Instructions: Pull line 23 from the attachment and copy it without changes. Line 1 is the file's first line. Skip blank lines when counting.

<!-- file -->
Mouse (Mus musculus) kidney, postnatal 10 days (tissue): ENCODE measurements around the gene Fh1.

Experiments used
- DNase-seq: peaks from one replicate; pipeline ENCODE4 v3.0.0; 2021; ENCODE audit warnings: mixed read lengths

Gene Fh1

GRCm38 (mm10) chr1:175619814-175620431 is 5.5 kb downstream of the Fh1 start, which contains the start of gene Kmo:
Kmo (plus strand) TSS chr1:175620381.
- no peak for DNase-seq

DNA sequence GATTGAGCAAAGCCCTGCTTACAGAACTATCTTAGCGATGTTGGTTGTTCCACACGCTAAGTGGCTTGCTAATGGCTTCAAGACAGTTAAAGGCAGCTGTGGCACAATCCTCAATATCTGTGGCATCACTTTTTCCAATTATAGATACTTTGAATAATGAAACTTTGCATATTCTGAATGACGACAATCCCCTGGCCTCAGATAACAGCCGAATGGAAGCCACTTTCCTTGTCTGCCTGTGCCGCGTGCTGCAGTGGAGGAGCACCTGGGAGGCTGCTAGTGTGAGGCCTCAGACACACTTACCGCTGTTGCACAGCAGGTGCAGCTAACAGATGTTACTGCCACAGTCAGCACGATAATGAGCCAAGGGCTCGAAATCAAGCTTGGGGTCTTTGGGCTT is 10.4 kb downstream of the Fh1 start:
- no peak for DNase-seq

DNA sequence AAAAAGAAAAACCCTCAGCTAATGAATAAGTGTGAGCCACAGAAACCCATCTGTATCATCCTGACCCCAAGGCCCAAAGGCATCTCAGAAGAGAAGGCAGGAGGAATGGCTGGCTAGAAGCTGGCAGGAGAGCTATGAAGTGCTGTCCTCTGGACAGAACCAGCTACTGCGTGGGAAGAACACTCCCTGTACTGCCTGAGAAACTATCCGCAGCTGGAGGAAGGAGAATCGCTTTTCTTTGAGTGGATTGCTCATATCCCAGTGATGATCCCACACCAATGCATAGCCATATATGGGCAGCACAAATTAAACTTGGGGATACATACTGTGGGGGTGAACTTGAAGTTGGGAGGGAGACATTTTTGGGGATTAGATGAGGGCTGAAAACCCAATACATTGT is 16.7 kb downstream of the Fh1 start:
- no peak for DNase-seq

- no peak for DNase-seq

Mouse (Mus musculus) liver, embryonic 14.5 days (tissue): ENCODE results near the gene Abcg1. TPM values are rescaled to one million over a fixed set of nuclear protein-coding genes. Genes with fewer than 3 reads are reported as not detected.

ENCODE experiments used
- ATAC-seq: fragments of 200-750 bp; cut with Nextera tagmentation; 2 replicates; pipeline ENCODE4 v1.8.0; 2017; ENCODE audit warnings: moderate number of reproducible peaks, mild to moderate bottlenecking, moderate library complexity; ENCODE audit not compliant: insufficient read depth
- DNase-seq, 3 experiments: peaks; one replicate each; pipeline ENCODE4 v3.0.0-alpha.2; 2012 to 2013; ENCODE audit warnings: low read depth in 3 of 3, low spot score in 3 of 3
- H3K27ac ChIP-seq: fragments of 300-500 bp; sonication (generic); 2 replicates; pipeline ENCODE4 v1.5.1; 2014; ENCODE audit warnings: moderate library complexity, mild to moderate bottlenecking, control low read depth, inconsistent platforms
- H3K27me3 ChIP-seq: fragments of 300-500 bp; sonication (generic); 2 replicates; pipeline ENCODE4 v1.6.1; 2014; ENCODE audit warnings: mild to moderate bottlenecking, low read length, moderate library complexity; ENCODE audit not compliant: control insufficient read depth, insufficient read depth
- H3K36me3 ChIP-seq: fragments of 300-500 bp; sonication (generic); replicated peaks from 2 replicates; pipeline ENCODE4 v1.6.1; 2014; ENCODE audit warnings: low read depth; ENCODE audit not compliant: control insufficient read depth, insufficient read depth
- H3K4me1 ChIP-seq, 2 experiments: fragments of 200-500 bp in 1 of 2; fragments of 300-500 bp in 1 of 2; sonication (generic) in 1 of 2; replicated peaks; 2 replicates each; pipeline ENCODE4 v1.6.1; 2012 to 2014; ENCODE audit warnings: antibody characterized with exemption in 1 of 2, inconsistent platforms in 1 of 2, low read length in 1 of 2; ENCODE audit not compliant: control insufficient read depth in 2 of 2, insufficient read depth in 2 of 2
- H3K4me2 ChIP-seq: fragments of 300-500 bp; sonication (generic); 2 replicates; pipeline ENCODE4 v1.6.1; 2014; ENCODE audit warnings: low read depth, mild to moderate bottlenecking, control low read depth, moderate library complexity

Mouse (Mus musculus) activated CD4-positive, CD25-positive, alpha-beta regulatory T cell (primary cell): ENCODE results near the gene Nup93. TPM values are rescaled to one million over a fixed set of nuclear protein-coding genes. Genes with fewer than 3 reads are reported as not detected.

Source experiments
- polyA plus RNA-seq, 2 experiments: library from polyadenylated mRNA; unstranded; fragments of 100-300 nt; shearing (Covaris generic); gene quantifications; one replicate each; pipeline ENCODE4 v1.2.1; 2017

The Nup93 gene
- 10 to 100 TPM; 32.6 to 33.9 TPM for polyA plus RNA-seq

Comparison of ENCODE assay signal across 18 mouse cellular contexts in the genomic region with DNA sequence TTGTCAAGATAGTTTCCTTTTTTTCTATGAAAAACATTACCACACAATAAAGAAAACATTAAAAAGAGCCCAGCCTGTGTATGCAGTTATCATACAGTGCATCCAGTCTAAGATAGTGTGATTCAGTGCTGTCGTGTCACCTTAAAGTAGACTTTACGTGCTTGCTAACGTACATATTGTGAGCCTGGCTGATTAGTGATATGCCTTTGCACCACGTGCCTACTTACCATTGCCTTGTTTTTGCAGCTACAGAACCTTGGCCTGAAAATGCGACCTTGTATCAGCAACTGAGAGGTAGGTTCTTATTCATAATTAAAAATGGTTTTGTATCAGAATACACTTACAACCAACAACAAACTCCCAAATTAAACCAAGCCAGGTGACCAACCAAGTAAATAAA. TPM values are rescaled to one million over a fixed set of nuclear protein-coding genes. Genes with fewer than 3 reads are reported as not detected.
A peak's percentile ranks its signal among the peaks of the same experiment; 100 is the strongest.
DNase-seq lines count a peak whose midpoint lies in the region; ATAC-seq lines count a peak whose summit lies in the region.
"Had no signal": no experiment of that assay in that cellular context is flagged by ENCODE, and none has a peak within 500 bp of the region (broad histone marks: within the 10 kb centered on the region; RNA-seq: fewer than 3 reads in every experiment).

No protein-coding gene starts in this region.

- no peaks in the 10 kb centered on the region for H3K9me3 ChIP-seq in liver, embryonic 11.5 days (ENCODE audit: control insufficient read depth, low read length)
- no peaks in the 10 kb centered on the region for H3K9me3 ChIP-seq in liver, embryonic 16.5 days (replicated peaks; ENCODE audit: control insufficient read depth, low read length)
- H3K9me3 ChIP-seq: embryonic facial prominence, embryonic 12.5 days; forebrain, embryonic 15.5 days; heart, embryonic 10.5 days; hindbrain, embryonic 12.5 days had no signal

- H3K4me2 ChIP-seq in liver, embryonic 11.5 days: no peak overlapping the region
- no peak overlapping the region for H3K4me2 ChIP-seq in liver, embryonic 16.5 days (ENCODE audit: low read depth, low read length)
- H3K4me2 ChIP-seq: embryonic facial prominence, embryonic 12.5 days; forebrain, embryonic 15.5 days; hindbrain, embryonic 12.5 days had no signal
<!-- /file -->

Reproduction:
Source experiments